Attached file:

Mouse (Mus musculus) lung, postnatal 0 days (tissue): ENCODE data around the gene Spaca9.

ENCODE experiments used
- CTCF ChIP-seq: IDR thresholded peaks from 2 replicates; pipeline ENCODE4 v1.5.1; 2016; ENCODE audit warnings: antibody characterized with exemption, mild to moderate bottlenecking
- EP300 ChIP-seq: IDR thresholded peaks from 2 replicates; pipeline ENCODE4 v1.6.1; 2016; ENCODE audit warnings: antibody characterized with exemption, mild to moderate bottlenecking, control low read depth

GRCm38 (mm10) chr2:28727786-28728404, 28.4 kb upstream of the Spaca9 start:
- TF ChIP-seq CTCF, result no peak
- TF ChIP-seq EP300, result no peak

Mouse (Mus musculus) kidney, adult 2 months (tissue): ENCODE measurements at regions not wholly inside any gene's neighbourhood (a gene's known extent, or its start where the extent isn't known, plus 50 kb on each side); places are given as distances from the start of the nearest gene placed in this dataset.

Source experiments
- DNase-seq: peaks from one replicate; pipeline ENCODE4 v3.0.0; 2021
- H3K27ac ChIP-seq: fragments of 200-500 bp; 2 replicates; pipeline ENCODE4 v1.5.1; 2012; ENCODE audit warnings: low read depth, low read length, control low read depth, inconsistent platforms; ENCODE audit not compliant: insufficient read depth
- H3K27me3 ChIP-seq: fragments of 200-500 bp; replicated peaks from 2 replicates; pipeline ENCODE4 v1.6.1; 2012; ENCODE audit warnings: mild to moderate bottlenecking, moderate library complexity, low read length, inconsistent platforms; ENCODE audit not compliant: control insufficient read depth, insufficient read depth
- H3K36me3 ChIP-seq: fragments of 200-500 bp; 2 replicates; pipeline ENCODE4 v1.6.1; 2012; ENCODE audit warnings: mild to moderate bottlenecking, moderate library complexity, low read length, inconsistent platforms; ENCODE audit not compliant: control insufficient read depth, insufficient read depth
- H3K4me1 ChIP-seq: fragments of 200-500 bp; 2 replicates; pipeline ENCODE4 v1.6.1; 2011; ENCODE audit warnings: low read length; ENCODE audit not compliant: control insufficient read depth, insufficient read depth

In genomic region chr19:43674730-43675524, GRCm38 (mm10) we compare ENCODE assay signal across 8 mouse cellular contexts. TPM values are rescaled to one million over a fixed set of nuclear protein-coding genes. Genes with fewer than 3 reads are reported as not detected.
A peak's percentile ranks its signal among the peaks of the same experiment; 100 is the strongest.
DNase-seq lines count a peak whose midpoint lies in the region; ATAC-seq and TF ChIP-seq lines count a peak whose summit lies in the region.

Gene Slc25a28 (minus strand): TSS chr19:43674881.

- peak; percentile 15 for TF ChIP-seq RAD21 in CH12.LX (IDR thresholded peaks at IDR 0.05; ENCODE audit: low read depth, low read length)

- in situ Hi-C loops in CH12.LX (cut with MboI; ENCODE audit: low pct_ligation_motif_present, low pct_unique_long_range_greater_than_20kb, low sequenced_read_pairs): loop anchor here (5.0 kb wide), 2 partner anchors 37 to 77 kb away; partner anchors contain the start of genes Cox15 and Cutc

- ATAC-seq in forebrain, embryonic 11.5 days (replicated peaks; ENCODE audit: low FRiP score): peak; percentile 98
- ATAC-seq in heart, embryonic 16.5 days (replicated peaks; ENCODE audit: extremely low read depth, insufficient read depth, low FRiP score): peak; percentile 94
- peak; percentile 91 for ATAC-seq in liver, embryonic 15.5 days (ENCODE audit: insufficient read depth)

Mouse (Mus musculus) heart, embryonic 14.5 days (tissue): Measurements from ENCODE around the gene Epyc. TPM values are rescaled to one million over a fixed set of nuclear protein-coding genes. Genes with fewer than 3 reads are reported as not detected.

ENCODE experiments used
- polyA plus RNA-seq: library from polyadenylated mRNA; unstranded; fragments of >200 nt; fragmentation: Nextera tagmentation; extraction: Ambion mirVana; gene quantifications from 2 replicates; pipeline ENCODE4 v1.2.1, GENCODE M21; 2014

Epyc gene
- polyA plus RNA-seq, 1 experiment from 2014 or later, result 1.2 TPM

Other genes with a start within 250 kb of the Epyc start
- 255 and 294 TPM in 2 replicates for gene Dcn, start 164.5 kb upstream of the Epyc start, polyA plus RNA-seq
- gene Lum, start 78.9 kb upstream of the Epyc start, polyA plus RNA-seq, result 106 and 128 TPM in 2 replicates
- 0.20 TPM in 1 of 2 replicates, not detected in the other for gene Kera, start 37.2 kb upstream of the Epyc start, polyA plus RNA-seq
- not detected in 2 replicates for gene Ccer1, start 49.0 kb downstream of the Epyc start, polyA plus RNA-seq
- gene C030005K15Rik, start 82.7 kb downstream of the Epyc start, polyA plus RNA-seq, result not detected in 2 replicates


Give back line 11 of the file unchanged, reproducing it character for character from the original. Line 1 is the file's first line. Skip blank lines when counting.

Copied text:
- H3K27ac ChIP-seq: fragments of 200-500 bp; 2 replicates; pipeline ENCODE4 v1.5.1; 2012; ENCODE audit warnings: low read depth, low read length, control low read depth, inconsistent platforms; ENCODE audit not compliant: insufficient read depth